Seen at Huntley Meadows

Nothing spectacular. Just a few images of things that one can expect to see this time of the year (January) at Huntley Meadows, a local wildlife refuge in suburban Alexandria, Virginia. It’s a great place for a walk and for sightseeing.

Gull
Pattern breakers
Mergansers
Water flowing
Feathers caught in twigs

Same Subject, Different Day

Almost the same time in the morning as the other day, but boy, a little bit of light make a BIG bit of difference.

Drying out
Curiosity
Savoring a snack
Ice cap?
It can be a struggle.
In the end, the fish was cooked.
I hope you enjoyed the show!

Water World

It seems that way, at Huntley Meadows. At least in wintertime. The warblers are harder to find, the wading birds are much more plentiful. And once in a while, an unexpected guest. The clapper trail has left everyone buzzing about. And today was a good day to get a picture of this skittish bird.

And some of the other birds floating about.

The one constant presence at Huntley Meadows – Canadian geese.

And a warbler. Or something like it.

In the thicket of things.

Same Place, Different Year

I finally had the chance to visit Huntley Meadows after a few weeks of not having the time to do so. It is a familiar place, but every day brings a different experience. Today, it was a river otter swimming in the first pond. And then, a surprise.

It was early in the morning, on an overcast January day. Haven’t seen this one before.

Better Late than Never

Between the rain and the clouds near the horizon, I almost missed taking a picture of Jupiter and Saturn at conjunction. Well, I did miss it, but here are the two planets, eighth days after the conjunction. You can barely make out Saturn’s rings. The Sony 200-600mm zoom is a great lens, even wide open.

A Christmas Present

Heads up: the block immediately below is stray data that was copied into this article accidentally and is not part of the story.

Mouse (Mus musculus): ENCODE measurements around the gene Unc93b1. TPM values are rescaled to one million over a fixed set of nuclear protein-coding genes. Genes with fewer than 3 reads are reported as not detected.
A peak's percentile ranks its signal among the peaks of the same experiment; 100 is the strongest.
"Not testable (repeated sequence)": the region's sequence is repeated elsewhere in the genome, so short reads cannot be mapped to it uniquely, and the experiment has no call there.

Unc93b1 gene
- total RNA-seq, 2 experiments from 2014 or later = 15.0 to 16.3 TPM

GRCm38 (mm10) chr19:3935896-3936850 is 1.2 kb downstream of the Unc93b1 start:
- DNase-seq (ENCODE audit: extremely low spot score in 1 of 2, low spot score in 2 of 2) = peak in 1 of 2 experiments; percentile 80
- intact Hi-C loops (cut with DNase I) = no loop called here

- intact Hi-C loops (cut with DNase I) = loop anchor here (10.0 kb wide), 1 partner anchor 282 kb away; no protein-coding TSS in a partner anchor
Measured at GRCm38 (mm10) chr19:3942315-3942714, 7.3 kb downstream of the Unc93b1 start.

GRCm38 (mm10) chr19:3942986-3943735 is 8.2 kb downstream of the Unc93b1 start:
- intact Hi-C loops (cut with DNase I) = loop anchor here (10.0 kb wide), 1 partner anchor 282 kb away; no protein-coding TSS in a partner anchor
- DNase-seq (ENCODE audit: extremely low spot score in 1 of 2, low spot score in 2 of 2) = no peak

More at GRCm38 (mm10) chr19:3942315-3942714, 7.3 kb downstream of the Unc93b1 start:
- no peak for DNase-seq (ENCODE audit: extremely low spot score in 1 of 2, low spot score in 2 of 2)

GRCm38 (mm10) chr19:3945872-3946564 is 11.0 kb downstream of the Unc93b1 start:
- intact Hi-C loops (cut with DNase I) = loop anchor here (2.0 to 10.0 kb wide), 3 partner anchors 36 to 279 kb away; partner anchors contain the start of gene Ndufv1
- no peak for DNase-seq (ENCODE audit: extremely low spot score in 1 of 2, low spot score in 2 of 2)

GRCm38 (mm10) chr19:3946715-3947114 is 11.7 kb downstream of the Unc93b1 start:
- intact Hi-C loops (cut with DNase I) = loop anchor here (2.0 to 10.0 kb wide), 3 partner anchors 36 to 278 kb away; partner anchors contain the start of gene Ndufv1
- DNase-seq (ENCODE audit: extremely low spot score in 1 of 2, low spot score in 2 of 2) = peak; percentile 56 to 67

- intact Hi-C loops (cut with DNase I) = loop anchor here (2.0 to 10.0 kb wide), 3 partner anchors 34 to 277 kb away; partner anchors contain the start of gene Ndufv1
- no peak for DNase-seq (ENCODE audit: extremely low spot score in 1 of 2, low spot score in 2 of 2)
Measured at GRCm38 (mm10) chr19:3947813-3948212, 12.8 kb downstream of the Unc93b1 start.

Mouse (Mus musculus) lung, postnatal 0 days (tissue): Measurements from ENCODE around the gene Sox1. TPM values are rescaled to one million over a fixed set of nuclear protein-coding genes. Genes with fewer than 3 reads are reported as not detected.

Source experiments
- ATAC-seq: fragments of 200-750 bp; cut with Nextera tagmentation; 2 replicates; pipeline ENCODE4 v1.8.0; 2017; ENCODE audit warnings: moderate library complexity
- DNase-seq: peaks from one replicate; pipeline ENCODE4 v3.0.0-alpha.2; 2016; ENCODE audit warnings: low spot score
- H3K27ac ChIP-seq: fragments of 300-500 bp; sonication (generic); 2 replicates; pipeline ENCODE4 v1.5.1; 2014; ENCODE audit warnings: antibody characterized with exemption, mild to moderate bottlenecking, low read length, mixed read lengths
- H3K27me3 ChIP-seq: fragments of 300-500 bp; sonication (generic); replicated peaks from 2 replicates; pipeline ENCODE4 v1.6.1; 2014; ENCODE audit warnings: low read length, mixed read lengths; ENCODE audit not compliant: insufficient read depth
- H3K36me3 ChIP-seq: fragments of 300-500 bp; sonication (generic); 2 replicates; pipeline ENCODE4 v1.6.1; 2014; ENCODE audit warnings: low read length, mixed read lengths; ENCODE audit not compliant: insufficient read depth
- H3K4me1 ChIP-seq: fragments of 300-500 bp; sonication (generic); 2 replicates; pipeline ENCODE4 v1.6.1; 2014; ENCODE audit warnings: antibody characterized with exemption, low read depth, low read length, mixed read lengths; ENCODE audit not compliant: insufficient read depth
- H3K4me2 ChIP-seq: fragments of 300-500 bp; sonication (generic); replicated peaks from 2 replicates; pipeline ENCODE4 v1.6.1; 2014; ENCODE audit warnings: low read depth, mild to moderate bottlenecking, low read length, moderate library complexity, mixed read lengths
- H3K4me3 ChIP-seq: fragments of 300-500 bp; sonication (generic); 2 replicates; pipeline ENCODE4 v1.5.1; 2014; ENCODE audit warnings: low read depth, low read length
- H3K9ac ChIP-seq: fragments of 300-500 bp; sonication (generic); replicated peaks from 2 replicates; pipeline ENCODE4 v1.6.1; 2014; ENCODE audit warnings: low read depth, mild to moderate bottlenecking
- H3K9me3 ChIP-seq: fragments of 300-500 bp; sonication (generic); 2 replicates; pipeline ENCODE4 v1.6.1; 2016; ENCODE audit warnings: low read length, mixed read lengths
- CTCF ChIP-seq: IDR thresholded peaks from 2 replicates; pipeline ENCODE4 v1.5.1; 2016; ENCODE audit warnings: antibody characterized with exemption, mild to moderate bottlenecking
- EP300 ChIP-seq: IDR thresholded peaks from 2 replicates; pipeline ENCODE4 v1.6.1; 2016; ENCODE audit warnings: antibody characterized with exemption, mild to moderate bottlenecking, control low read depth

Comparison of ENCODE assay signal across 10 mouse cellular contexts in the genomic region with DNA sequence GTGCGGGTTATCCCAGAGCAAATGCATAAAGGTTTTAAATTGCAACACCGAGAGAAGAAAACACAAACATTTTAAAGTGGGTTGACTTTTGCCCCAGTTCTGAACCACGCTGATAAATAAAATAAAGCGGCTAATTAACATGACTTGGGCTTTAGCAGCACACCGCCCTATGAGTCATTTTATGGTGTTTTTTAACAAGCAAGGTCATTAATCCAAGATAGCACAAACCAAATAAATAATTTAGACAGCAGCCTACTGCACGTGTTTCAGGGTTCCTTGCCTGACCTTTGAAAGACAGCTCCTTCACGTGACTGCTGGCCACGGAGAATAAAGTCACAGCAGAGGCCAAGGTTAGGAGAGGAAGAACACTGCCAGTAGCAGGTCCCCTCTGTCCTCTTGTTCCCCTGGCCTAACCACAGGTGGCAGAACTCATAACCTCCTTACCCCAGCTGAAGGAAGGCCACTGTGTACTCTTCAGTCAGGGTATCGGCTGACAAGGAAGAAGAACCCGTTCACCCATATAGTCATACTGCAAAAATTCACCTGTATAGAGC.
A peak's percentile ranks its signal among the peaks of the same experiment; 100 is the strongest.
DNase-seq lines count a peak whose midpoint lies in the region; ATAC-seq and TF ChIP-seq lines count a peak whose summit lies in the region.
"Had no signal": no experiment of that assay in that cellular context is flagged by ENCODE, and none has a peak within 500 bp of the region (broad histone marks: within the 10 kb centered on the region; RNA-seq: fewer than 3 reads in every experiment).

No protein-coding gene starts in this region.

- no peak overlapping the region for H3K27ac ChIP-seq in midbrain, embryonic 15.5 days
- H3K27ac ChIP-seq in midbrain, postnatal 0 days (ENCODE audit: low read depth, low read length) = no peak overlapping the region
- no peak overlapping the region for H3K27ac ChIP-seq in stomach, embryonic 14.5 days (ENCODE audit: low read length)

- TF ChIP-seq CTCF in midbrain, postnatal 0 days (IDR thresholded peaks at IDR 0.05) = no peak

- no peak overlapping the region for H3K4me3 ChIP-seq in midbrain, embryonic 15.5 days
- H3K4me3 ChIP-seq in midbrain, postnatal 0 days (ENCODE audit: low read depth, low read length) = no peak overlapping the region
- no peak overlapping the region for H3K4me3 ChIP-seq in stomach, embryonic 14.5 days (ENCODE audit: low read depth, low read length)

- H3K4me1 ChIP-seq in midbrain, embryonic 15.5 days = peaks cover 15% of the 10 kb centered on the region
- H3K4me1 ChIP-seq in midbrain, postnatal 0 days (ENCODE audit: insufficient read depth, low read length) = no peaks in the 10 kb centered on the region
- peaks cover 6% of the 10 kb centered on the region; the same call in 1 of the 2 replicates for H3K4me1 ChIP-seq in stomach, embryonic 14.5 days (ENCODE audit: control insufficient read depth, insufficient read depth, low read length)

As the day winds down, I turn the TV on and sit transfixed. Mesmerized by the colors and the beauty of the latest Pixar movie – Soul. What can I say. This is another masterpiece from the geniuses at Pixar. This film has so many levels that I think it will take dozens of viewings before I even begin to digest the messages that the movie has to say. The most important thing that it brings to my mind, however, is that we as people waste so much time thinking that things can be so much better that we forget how to live life. It isn’t the glories, the heights of fame and success that defines a person. It’s how we live with our family, how we live in our community. How we touch the ones we love and the people around us. We live a life and we forget that every moment is special. I needed this reminder today. I need to remember this message every day. We obsess and work hard to get somewhere and then when we get there, it often feels like a disappointment. There is an emptiness, a feeling that we must have missed something. What we miss is the part of life that makes it worth living. Being alive means looking around, taking a breath, and watching the world around us. Whether it is in the company of others or in our quiet corner of the house, life is around us. In the warmth of the early morning sun. In the cold stare of Orion as he marches in the winter sky. Life is everywhere. Each step forward, backward, sideways takes us somewhere new. Each step is an opportunity to give meaning to the lives of others. And in so doing, give meaning to our own lives.

Remembering Rebecca

One of my favorite musical theater performer died this week. Rebecca Luker. Beautiful lady. Beautiful voice. Beautiful soul.

A very quiet day (birdwise)

A nice Saturday morning – sunny and cool. A typical mid Atlantic November day. Huntley Meadows beckoned. It’s never a good sign when you get there a half hour after sunrise and people are leaving. And truth be told, it was three hours of looking for something other than a red winged blackbird. You can hear the kingfisher, but it was far away. You can see the mergansers but they were far away. A blue heron flew in but it was far away. Heck, I probably should have stayed far away from Huntley as well, and catch a few more ZZZs. Oh well, at least there was a collection of water on the ground over some leaves. You just go with the flow. Even if the water is at a standstill (or nearly so).